Sleep deprivation in the first few hours after experiencing significant trauma may reduce the risk of developing post-traumatic stress disorder (PTSD), according to new research.

A new study, published in Neuropsychopharmacology, found that avoiding sleep for about six hours immediately after exposure to a traumatic event significantly reduces the risk of developing of post trauma-like behavioral responses, suggesting that sleep deprivation may be effective in preventing PTSD.

Researchers Professor Hagit Cohen, director of the Anxiety and Stress Research Unit at Ben-Gurion University's health sciences facility, and Professor Joseph Zohar of Tel Aviv University experimented on rats by exposing rodents to predator scents to induce stress trauma.

Researchers found that rats that were not allowed to sleep after the stress exposure did not exhibit behavior indicating memory of the stressful event, while the control group of rats that were allowed to sleep after the stressful event appeared to remember past trauma and exhibited post trauma-like behavior in elevated plus-maze and acoustic startle response tests.

"Post-exposure SD effectively ameliorated long-term, stress-induced, PTSD-like behavioral disruptions, reduced trauma reminder freezing responses, and decreased hippocampal expression of GR compared with exposed-untreated controls," researchers wrote in the study.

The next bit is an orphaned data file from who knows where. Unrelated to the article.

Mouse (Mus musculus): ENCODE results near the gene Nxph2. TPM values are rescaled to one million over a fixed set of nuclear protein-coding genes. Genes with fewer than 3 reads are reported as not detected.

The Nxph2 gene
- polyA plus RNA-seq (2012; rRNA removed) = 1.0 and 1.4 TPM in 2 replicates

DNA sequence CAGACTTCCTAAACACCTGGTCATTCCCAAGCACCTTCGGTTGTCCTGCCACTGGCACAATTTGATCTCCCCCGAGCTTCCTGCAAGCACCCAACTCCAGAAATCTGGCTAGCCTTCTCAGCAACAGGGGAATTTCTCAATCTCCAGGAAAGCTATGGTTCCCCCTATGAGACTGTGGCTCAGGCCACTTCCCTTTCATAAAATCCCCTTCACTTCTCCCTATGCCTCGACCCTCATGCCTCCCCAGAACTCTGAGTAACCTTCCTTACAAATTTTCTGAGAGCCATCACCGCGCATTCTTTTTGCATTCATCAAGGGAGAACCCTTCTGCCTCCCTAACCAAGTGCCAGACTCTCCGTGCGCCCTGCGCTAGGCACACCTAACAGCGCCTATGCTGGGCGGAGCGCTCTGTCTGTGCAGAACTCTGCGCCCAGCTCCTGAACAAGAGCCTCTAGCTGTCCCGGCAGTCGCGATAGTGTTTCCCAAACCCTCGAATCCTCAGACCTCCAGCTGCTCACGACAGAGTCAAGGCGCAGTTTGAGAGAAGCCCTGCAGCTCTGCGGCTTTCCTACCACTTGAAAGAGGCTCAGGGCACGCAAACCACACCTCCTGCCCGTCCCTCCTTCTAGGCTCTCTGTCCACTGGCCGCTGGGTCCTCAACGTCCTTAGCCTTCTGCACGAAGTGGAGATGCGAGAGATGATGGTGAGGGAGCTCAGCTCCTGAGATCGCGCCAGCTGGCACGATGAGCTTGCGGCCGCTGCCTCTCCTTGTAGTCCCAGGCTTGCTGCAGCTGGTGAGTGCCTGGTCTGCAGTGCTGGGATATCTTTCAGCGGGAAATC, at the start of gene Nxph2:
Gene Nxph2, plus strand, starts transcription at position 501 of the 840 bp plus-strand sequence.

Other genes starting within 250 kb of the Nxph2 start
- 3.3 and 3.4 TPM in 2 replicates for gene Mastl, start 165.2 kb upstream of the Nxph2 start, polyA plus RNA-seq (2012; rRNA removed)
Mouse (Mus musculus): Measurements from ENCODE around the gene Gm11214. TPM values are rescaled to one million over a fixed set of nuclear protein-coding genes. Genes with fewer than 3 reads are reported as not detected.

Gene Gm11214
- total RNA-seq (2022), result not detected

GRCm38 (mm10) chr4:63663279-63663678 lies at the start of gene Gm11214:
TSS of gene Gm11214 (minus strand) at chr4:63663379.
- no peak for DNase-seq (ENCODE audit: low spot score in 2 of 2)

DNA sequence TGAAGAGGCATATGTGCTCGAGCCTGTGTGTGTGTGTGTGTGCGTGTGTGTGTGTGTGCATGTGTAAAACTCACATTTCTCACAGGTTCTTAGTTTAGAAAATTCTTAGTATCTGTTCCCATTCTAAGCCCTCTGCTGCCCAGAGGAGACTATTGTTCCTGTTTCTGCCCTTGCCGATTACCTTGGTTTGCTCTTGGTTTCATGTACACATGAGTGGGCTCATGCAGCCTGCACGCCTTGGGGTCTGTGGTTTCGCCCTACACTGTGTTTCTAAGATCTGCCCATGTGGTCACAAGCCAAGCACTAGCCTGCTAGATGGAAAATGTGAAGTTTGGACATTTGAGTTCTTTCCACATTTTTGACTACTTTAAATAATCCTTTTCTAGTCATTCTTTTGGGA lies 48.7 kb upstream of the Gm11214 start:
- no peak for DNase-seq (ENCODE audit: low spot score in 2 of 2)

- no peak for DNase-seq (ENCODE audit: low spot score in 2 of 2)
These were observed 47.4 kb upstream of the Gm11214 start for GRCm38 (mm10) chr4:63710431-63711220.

About a fifth of people who've ever experienced a severe traumatic event like a car or work accident, terrorist attack or war are unable to function normally.

PTSD patients are able to recollect and relive the traumatic event for several years, leading to significant difficulties in the person's functioning in daily life and, in extreme cases, renders them completely dysfunctional.

"Often those close to someone exposed to a traumatic event, including medical teams, seek to relieve the distress and assume that it would be best if they could rest and 'sleep on it,'" Cohen said in a statement.  "Since memory is a significant component in the development of post-traumatic symptoms, we decided to examine the various effects of sleep deprivation immediately after exposure to trauma."

Researchers said that that intentionally preventing sleep in the early aftermath of stress exposure may be effective in reducing traumatic stress because sleep deprivation may play a role in disrupting the consolidation of stressful fear-inducing memories by decreasing activity in the hippocampus, an essential area of the brain responsible for memory.

Researchers hope to replicate the recent findings in people and are in the process of planning a pilot study based on humans.